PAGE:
University Of Dayton Launches “MyLife” Blogging Service

An interesting new website has been launched by the University of Dayton. “MyLife“, described by URLWire as a “student blogging service”, features the blogs and podcasts of six current “student bloggers (who) were hand picked by administrators and earn $500 a semester for writing at least one blog entry per week.”

While this could be something worthwhile for UD, and it’s great to see a University integrate podcasts and student voices into a service for students, I have a feeling that the approach may be a bit flawed. For me when I think of bloggers that that I follow regularly, there are a few “criteria of appeal” that seem relevant.

– I usually have something in common with the blogger, other than being a professor, student, educational technologist, etc. Those I read express views that I share, or put forward ideas that help to disrupt the views I hold. I have a feeling if anyone chose six bloggers for me to read, it just wouldn’t hold my interest.

– Bloggers that I read (as far as I know) aren’t paid to blog. Rather, they blog because they love to write and have found themselves empowered by the medium. While I have nothing against writers being paid for their craft, I wonder if students as “professional” bloggers may lose the sincerity, spontaneity and irregularity that I find most appealing in the feeds I choose to read.

– Blogs that I read are written in an environment that is entirely unregulated. Writing formally for a University will certainly shape the posts that appear. While it does appear that the administration of UD is promoting a hands-off approach (“In the spirit of free and open communication, we’re not editing or approving anything they write. We’ll read them, and if there’s something horrifically egregious, we’ll address it”), I have a feeling that the hired bloggers will still be particular in what they put forth, and may therefore lack the cutting critique that makes so many blogs interesting to follow.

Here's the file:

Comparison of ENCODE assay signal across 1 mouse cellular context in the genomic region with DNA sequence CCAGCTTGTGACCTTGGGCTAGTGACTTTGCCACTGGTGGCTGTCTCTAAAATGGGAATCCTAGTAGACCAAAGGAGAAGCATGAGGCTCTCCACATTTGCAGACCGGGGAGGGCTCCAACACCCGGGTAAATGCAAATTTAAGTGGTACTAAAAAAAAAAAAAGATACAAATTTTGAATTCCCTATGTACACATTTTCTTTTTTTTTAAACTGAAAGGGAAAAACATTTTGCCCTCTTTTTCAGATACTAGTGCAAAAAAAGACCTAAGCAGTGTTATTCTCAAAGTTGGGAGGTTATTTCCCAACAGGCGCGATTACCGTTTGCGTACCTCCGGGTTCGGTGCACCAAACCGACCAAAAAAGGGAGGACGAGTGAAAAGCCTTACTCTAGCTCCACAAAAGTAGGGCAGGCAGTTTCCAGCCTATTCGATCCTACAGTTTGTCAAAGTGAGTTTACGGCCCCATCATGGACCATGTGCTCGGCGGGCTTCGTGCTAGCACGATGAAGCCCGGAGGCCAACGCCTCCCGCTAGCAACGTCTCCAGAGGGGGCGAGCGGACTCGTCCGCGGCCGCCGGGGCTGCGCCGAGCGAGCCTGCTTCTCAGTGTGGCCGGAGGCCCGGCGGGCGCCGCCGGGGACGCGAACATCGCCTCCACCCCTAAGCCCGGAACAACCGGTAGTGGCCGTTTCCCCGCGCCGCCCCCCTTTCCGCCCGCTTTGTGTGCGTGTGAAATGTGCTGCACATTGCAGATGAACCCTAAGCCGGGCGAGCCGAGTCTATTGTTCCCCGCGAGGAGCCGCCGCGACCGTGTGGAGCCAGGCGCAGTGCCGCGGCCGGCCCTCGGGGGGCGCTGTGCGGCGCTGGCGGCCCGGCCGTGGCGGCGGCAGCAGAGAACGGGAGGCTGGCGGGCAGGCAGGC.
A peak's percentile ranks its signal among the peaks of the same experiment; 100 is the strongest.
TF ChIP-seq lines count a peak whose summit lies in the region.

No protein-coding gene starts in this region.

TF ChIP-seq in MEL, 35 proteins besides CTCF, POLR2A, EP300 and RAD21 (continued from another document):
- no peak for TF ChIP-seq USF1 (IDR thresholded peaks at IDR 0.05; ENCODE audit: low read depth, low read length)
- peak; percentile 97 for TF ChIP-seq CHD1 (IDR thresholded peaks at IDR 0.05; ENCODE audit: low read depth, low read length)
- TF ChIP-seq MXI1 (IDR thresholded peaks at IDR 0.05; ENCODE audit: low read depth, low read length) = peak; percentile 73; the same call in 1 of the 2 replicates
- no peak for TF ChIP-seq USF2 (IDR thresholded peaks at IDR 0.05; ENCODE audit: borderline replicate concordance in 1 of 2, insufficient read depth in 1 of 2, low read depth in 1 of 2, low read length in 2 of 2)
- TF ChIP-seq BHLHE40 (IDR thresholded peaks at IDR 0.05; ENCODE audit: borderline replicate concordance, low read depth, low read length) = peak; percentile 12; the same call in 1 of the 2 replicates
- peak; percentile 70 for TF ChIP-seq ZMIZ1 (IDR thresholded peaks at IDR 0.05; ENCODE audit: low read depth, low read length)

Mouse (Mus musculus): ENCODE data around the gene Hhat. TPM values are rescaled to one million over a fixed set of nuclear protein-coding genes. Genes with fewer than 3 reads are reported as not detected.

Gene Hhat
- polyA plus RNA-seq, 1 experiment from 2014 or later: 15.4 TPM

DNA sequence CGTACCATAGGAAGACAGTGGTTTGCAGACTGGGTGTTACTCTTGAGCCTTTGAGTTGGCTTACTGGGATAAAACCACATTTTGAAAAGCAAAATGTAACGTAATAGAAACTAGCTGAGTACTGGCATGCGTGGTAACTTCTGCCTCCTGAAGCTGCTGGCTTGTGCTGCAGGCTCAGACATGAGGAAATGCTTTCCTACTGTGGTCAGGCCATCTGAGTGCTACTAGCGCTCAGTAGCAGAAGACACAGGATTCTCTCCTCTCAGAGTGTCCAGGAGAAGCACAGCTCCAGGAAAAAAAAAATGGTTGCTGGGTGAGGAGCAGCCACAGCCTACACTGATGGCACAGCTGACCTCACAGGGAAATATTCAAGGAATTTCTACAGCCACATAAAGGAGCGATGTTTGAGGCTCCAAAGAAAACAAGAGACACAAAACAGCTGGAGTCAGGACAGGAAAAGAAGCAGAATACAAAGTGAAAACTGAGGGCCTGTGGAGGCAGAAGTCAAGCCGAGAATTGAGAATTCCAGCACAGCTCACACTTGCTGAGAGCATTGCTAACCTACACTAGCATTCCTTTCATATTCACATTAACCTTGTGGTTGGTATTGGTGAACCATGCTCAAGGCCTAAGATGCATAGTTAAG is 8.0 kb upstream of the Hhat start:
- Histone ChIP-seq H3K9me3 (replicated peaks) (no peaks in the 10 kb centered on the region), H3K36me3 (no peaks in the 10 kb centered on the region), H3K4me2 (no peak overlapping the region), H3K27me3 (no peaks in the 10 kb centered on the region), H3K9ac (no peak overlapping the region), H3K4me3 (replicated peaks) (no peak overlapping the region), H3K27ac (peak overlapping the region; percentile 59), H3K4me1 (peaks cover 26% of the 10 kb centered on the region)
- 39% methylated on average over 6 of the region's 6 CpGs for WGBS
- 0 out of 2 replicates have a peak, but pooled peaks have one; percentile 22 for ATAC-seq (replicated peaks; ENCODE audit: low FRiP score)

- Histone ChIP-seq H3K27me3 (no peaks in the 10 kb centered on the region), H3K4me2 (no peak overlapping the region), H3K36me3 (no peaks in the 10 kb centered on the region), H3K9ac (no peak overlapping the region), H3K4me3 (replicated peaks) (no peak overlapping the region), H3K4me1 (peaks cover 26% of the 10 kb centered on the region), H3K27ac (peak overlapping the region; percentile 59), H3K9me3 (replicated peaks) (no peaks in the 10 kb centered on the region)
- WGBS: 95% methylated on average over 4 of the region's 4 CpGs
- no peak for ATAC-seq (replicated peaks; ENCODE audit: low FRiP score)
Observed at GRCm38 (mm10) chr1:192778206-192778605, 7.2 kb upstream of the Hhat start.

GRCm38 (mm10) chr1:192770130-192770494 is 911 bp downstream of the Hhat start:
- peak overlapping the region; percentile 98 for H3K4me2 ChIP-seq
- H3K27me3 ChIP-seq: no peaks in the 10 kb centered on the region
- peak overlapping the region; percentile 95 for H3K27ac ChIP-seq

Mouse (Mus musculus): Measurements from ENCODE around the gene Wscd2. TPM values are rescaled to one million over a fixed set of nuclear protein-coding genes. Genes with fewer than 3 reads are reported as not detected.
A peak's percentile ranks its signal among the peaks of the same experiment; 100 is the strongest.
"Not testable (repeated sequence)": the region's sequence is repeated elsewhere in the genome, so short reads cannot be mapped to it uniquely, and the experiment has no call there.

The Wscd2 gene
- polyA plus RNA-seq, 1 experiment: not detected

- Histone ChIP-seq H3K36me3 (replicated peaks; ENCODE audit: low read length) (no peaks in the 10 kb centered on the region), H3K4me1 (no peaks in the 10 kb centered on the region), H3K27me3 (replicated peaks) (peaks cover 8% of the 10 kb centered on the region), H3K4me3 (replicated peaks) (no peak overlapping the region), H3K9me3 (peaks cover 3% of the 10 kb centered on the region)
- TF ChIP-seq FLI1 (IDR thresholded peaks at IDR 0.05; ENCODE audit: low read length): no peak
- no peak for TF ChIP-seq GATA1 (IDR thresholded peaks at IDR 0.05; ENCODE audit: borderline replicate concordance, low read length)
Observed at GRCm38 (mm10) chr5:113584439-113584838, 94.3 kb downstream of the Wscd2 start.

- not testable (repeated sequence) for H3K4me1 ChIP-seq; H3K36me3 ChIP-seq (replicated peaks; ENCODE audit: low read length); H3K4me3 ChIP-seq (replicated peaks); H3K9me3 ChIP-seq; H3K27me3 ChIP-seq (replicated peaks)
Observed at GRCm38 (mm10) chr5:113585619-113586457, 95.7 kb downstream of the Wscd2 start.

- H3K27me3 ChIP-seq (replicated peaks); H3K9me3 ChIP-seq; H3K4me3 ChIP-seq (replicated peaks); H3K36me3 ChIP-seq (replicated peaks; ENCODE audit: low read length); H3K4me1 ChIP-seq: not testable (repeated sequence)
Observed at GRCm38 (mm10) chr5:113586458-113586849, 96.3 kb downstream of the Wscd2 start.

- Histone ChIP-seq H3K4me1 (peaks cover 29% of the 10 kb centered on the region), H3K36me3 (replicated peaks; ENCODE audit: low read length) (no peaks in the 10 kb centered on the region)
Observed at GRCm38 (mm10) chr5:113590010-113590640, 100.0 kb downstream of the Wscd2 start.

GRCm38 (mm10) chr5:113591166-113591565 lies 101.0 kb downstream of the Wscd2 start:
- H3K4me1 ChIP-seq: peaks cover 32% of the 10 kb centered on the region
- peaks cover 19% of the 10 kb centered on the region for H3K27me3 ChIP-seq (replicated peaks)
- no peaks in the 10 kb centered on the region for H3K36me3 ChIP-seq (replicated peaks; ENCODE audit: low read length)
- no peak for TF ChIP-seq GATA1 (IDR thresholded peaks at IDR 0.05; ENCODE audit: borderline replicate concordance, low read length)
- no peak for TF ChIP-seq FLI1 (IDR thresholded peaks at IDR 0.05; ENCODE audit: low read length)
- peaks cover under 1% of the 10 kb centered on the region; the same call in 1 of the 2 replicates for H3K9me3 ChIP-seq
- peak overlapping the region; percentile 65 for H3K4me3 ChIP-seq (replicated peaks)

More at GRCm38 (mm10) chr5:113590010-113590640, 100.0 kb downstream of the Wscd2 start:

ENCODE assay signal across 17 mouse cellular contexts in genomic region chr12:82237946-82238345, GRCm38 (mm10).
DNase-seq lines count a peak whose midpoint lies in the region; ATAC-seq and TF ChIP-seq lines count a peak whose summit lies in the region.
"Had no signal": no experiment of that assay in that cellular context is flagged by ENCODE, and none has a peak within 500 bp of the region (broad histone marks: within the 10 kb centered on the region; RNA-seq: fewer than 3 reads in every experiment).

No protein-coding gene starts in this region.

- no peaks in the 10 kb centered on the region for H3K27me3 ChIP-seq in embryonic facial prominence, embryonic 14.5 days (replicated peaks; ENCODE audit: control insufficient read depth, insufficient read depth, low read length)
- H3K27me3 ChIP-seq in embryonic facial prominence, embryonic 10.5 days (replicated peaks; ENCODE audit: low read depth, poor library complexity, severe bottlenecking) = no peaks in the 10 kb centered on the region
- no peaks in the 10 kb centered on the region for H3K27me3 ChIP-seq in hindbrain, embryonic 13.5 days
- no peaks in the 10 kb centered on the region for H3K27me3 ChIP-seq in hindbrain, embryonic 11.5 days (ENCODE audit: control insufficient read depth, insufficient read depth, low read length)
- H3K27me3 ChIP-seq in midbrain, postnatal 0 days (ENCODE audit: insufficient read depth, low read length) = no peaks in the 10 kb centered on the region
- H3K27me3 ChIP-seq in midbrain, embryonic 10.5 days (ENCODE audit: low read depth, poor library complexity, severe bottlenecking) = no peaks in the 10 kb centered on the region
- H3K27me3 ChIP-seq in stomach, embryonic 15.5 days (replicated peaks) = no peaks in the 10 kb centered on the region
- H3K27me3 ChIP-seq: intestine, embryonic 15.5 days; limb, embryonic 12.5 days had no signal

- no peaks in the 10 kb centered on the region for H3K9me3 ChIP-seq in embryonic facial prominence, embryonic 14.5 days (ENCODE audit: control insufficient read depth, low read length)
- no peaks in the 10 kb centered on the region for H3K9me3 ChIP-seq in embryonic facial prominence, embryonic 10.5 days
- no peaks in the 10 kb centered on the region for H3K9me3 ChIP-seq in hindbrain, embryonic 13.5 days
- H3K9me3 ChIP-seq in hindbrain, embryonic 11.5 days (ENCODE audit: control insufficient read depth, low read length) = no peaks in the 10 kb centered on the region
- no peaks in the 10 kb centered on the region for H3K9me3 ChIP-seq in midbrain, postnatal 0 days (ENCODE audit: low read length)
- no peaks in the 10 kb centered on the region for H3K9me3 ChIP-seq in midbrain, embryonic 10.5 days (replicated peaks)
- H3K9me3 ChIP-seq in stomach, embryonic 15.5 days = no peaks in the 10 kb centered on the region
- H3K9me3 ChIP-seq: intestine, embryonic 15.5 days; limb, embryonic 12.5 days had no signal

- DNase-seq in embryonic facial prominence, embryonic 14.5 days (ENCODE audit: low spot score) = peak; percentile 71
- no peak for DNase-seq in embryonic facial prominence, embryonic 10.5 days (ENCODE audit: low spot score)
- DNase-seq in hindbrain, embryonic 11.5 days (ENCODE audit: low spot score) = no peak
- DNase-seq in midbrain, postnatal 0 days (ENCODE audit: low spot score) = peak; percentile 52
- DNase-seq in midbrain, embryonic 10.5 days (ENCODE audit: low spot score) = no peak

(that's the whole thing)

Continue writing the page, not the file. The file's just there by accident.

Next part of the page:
I do agree with one statement, however. Vice President Robert Johnson of UD states, “The people in the best position to tell the UD story are UD students.” Yet, the stories of only six students aren’t going tell very much of the story. Offer this service to the entire campus, let the popular, the most critical and the best-written blogs surface to the top through social selection and reputation … then you will start to see “the real deal”.

Back To School

Yesterday, was the first day of classes at the University of Regina, although my first day of teaching is today. This semester, I am teaching two sections of ECMP 355 (under a CC license) which will be held face-to-face this time around. ECMP 355 is an introductory course to using technology in the K-12 classroom. It’s a very popular class here, although, still not a mandatory requirement in our program.

Like the last few years, I will continue to use blogging for the duration of the course, although the emphasis is increasing. I’m looking forward to using James Farmer’s system this year. In past semesters, I’ve had students use Blogger usually, unless they had access to their own server and a bit more-than-usual technical ability. My issue with Blogger has always been the environment … it’s hard enough to convince teachers/schools to use blogging without having to use the Blogspot environment which is full of innappropriate content. Having a WordPress-based hosting service like Edublogs is a real a treat, and will be invaluable to my students. Kudos to James.